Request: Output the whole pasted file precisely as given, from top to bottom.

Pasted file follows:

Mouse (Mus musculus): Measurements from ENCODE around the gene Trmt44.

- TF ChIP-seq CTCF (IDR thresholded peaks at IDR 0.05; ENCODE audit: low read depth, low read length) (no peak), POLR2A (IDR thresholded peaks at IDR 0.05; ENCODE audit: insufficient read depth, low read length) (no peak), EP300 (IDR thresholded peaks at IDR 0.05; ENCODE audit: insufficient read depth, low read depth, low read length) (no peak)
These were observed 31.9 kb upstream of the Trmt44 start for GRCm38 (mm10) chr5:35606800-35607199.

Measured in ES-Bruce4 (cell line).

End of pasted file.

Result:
Mouse (Mus musculus): Measurements from ENCODE around the gene Trmt44.

- TF ChIP-seq CTCF (IDR thresholded peaks at IDR 0.05; ENCODE audit: low read depth, low read length) (no peak), POLR2A (IDR thresholded peaks at IDR 0.05; ENCODE audit: insufficient read depth, low read length) (no peak), EP300 (IDR thresholded peaks at IDR 0.05; ENCODE audit: insufficient read depth, low read depth, low read length) (no peak)
These were observed 31.9 kb upstream of the Trmt44 start for GRCm38 (mm10) chr5:35606800-35607199.

Measured in ES-Bruce4 (cell line).